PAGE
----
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Adam Peaty swimming

Peaty powers to double gold at British Swimming Championships

Olympic Champion Adam Peaty put on a swimming masterclass for the adorning crowd at the British Swimming Championships over the last two days as he won not one, but two titles, nearly breaking his own world record in the process.

Peaty had the crowd on their feet on the opening day of the championships in Sheffield as he defended his title in the 100m breaststroke in a world class time of 57.79, way clear of the rest of the field.

Returning to the pool the next day the Olympic champion, who now trains full-time at Loughborough University, blasted to 50m glory, missing his own world record by just 0.06 seconds. Despite being frustrated at coming so close to the world record, Peaty was way inside the British qualifying time for the World Championships in both events, and will now head to Budapest in July full of confidence.

Post-race Peaty said:

“I came here tonight to see what I had in that 50 and I am pleased with where that is in April. It’s almost annoying how close I was to the world record but that’s sport and we’ll go back and see how we can improve it now.

“I really like the 50 because I can just go all at it. The 50 is going to compliment my 100 and that’s the main reason why I do it to be honest. The crowd have been great and they don’t know how much their support means to me. Hopefully one day I can give back to them.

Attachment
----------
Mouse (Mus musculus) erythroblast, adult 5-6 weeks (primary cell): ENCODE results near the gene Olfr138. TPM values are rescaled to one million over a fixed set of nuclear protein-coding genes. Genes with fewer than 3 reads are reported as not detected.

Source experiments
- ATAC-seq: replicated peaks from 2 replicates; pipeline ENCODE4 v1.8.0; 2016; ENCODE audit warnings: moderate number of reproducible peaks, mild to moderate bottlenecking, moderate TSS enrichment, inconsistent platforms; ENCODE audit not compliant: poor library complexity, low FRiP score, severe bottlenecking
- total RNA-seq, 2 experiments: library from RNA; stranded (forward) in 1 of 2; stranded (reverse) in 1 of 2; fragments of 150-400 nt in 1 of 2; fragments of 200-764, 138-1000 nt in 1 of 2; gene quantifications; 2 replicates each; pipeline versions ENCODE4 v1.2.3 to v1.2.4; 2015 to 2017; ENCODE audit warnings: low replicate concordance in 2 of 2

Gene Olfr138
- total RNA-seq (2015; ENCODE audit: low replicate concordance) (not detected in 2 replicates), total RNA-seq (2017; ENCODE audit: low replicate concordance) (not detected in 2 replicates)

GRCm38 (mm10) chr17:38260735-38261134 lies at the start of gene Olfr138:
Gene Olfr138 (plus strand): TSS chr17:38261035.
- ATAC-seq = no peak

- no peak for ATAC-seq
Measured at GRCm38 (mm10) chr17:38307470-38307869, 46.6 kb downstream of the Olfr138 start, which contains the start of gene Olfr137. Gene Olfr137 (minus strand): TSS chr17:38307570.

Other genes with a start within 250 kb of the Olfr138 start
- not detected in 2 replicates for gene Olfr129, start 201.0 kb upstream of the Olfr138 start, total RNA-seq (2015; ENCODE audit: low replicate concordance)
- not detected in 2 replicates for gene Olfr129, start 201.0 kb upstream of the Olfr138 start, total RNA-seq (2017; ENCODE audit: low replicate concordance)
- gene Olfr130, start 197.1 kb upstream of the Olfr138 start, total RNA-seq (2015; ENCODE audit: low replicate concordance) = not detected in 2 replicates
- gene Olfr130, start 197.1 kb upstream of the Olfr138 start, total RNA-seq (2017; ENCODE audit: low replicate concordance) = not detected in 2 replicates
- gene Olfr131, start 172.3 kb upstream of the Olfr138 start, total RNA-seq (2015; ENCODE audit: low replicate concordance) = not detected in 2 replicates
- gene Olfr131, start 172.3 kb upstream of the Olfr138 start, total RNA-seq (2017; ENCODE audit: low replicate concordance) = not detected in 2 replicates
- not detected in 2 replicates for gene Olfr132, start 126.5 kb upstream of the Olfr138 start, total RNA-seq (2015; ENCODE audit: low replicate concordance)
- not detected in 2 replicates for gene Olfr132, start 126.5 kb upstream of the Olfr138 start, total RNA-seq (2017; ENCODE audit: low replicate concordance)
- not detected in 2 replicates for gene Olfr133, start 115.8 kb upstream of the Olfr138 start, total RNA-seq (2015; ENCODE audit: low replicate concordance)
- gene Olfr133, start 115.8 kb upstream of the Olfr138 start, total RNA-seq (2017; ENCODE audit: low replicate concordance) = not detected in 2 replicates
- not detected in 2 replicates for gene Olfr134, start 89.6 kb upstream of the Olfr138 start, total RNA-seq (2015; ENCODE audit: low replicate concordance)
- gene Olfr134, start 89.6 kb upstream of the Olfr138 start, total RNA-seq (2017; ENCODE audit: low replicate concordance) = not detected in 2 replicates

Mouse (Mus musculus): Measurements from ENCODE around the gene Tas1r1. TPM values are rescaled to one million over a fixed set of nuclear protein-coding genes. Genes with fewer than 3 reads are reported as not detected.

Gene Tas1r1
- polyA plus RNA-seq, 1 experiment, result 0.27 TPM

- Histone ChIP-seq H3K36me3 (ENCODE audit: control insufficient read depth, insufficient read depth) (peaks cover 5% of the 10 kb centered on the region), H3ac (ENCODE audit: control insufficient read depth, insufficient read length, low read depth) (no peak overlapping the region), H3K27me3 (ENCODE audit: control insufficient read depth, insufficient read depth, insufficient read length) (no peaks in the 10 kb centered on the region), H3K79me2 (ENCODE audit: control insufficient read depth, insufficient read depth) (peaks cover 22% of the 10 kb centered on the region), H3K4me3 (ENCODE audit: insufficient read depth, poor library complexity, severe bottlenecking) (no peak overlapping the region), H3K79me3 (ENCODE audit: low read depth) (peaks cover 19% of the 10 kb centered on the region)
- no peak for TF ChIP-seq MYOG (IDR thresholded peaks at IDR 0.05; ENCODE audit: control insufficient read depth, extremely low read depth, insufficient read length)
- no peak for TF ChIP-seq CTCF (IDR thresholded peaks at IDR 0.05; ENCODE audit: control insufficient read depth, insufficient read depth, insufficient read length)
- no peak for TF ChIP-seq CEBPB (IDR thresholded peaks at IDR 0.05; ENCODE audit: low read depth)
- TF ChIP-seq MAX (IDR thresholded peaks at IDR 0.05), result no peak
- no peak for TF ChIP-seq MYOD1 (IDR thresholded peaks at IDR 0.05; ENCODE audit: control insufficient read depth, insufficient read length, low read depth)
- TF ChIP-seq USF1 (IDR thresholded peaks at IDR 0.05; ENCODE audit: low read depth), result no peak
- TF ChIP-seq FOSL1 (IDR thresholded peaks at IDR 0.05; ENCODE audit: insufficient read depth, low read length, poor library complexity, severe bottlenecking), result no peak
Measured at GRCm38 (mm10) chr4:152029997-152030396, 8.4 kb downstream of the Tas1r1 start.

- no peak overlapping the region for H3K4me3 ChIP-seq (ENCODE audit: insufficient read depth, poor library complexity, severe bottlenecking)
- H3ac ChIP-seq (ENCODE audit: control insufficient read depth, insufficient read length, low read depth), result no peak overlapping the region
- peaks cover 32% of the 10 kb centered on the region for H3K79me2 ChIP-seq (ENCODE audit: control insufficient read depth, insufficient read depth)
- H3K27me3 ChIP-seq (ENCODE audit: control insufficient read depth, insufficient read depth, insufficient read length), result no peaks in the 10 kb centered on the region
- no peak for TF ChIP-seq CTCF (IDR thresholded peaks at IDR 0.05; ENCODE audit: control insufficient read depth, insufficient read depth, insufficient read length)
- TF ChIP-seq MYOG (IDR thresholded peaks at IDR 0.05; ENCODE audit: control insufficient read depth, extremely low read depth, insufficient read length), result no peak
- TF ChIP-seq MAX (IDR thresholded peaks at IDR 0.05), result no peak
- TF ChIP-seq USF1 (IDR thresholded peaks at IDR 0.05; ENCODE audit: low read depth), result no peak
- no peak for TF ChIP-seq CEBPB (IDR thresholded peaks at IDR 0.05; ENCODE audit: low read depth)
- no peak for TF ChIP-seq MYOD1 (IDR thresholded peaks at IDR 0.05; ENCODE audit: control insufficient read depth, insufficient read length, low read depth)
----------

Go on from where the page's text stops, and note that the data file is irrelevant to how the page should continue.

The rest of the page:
After the medal presentation Peaty gave away his gold medal to a young fan in the crowd, which added an extra touch of class to his performance on the night.

"Hopefully that lad will look at the medal and it will make him think, 'If I train harder, I can be out there too' and then he'll be here competing one day."

Of his new home in Loughborough the double world record holder added:

“I am loving the environment in Loughborough. We have a great support team and the guys at British Swimming are really helping me with my race. I can still move it on for Budapest which is exciting.”

Peaty’s fellow National Centre Loughborough swimmer and Loughborough University Chemistry student James Wilby bagged bronze in the 100m event to cap a great first night for Loughborough in the pool.

There was a shock victory for Jocelyn Ulyett on day two, the Loughborough University student setting a new British Record and winning her first national title in the 200m breaststroke. Ulyett took on Olympians Molly Renshaw (who also trains at Loughborough) and Chloe Tutton in the final, prevailing down the final length to bag the biggest win of her career.

The final year Geography and Management student was understandably delighted with her performance, especially as it was inside the consideration time for the World Championships.

“That time is so surreal, I can’t believe it! I’ve been really struggling with confidence so this morning really boosted it and then tonight I just had nothing to lose so I just swam my own race. I’m so excited to have met the time. It’s absolutely crazy to have achieved that. I just can’t believe it.”

Olympian Georgia Davies also set a World Championship consideration time in the 100m backstroke, winning in 59.34 seconds.